The Future of Memory Enhancement

Q I keep hearing about nootropics and memory drugs. What’s new on this frontier?

JACK, Laramie, WY

A Nootropics have been around since the 1960s, when the term was coined by Romanian researcher Dr. Corneliu E. Giurgea while working for UCB, a Belgian pharmaceutical company specializing in central nervous system disorders. The drug that brought considerable attention to UCB—and is still available, along with various related drugs from other companies—was piracetam. Given the brand name Nootropil®, piracetam was developed to treat memory and balance problems. Its successors, members of the racetam family, are believed to work by activating glutamate receptors that are colocalized with acetylcholine receptors, thus increasing the firing of the latter.

Interestingly, the racetams—including piracetam, oxiracetam, aniracetam, pramiracetam, phenylpiracetam, etiracetam, levetiracetam, nefiracetam, rolziracetam, nebracetam, fasoracetam, coluracetam, brivaracetam, seletracetam, and rolipram—increase memory capacity by nearly the same method as that of the acetylcholinesterase inhibitors. Yet there are few studies showing clear benefits regarding the mother of all cognitive disorders, Alzheimer’s disease, not to mention other dementias or mild cognitive impairment.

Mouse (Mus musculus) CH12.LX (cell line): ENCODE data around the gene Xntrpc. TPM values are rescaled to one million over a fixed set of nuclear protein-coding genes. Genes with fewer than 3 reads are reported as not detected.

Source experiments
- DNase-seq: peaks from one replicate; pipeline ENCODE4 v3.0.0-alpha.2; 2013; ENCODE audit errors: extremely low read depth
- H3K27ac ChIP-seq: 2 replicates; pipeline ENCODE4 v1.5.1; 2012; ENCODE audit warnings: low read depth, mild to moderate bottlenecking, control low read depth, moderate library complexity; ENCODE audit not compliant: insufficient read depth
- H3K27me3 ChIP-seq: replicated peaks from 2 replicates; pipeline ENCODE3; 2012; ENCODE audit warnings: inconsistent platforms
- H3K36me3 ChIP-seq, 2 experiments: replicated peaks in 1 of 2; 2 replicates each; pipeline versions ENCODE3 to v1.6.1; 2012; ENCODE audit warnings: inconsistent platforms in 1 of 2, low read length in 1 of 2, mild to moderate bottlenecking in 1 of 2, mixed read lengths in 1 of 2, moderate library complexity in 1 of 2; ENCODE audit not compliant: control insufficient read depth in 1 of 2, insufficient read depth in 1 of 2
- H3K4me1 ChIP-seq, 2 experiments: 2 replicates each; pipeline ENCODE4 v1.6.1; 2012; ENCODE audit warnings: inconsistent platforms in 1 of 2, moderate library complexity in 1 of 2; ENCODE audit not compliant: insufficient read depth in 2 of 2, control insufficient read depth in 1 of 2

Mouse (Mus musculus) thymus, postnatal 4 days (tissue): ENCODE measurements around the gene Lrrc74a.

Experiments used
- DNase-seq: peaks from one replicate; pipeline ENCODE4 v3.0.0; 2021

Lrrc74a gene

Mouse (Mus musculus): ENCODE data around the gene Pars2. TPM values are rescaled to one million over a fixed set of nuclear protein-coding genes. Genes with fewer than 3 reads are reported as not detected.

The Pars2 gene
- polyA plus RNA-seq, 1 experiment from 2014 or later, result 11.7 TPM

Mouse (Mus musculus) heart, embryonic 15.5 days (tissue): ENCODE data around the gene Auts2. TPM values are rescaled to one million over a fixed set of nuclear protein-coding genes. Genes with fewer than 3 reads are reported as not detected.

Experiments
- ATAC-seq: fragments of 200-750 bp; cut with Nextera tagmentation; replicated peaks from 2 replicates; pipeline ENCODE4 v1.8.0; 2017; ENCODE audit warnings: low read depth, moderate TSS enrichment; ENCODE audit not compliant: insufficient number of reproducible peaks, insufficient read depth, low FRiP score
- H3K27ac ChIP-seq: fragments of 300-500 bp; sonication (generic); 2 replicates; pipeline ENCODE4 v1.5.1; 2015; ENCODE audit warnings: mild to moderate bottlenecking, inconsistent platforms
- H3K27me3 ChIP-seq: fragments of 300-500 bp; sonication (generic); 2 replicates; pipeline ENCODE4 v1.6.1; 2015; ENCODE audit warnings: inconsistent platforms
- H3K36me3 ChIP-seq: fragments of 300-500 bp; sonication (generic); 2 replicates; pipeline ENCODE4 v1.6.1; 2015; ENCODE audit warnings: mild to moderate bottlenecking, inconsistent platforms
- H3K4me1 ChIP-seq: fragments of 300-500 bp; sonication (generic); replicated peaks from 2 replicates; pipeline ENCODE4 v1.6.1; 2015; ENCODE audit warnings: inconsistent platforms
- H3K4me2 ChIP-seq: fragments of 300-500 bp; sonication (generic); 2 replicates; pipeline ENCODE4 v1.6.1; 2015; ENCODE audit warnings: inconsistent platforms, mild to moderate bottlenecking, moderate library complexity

Smart nutrients, while often encompassed by the term nootropics, are different primarily because most are essential brain nutrients, i.e., they are the building blocks of important neurotransmitters, without which we would not be able to be who we are or can be. Neurotransmitters are instrumental in every thought, feeling, hope, desire, and so on. Life Enhancement Products promotes the use of smart nutrients for enhanced cognitive function.

Memory drugs are another story entirely. Several pharmaceutical companies have been created to develop drugs that target neurodegenerative disease and that would ultimately be of value to those wishing to enhance general characteristics of memory. However, the FDA is opposed to any drugs aimed at those who do not have specific diseases, so in all likelihood the advent of these drugs is far in the future, if at all. For further information, see:,, and

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